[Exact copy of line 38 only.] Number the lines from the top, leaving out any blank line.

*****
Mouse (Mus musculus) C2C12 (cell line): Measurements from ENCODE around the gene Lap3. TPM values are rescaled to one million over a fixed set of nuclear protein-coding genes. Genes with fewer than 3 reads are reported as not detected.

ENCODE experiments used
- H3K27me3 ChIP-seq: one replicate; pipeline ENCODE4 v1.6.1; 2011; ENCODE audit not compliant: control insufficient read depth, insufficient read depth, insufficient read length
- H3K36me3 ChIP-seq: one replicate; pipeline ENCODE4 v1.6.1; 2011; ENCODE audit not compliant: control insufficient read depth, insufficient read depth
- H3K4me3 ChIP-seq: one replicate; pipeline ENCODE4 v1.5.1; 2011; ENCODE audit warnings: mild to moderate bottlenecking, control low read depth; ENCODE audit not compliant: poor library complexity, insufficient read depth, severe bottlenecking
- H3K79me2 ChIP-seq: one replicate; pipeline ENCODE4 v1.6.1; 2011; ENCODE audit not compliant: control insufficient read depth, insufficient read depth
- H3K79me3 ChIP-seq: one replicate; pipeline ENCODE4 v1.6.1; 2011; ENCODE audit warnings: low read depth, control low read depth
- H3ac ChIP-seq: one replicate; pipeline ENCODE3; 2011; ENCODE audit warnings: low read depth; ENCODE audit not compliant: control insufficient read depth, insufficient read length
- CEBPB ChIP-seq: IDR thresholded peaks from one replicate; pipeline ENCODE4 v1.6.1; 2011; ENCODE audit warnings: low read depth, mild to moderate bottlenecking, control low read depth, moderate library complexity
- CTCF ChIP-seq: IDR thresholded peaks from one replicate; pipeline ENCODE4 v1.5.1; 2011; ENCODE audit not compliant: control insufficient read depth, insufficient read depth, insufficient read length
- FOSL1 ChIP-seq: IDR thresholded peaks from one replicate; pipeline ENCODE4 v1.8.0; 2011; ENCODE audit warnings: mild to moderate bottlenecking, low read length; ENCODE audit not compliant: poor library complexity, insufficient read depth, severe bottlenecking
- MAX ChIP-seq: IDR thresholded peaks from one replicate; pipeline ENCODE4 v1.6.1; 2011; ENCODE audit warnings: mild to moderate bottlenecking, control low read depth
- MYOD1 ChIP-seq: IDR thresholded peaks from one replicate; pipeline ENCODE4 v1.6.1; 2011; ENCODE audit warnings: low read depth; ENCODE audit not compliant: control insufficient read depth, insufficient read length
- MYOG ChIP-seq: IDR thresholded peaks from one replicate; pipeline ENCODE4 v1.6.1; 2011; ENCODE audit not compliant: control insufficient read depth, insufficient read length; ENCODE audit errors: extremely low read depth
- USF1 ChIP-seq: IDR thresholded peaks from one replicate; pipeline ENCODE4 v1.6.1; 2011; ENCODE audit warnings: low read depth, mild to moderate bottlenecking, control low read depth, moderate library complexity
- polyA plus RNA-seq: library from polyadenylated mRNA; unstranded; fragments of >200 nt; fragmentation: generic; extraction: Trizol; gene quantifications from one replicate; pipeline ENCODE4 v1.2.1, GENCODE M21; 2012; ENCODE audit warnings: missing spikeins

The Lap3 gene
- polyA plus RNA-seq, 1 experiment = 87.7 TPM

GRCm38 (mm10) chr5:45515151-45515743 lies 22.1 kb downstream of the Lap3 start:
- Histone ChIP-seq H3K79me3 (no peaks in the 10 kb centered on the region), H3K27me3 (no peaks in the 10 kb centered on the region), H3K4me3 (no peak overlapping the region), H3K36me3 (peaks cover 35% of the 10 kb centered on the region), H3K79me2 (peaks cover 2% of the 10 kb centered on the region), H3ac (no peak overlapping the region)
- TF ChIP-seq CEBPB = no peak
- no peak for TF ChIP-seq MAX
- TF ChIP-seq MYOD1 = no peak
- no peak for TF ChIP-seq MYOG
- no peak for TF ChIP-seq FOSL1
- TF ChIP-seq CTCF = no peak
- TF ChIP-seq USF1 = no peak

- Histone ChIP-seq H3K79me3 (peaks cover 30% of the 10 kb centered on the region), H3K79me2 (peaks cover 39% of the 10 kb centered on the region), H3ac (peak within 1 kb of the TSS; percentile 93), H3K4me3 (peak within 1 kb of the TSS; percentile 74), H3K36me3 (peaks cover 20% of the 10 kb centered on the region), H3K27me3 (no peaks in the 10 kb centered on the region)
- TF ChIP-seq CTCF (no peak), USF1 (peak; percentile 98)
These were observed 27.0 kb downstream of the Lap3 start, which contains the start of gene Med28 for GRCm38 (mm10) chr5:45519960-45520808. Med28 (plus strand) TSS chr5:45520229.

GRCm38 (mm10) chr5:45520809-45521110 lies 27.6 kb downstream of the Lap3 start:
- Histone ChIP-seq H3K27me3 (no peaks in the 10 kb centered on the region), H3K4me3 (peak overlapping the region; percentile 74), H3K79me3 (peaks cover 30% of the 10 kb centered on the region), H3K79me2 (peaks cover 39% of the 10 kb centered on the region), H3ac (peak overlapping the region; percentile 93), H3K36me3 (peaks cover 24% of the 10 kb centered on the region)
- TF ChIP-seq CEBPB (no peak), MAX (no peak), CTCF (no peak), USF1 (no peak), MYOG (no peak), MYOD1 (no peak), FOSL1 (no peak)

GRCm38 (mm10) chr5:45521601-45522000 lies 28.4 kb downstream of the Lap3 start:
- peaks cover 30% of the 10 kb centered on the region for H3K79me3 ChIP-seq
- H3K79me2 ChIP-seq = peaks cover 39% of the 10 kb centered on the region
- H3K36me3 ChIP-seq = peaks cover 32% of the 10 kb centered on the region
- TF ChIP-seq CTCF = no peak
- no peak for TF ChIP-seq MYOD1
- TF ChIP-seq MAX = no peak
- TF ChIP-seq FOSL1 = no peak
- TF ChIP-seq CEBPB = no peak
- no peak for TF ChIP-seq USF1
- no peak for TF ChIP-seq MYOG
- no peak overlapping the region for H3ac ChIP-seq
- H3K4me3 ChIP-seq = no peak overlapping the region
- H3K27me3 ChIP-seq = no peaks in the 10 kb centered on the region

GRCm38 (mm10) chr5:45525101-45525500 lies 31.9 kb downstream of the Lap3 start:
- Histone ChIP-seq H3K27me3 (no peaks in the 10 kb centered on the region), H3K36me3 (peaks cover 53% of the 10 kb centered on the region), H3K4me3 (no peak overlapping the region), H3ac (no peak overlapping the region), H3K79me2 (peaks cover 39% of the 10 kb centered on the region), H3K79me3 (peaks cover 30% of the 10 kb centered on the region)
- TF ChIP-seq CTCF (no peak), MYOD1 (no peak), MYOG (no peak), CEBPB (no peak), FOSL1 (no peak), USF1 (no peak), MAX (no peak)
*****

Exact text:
- TF ChIP-seq CTCF = no peak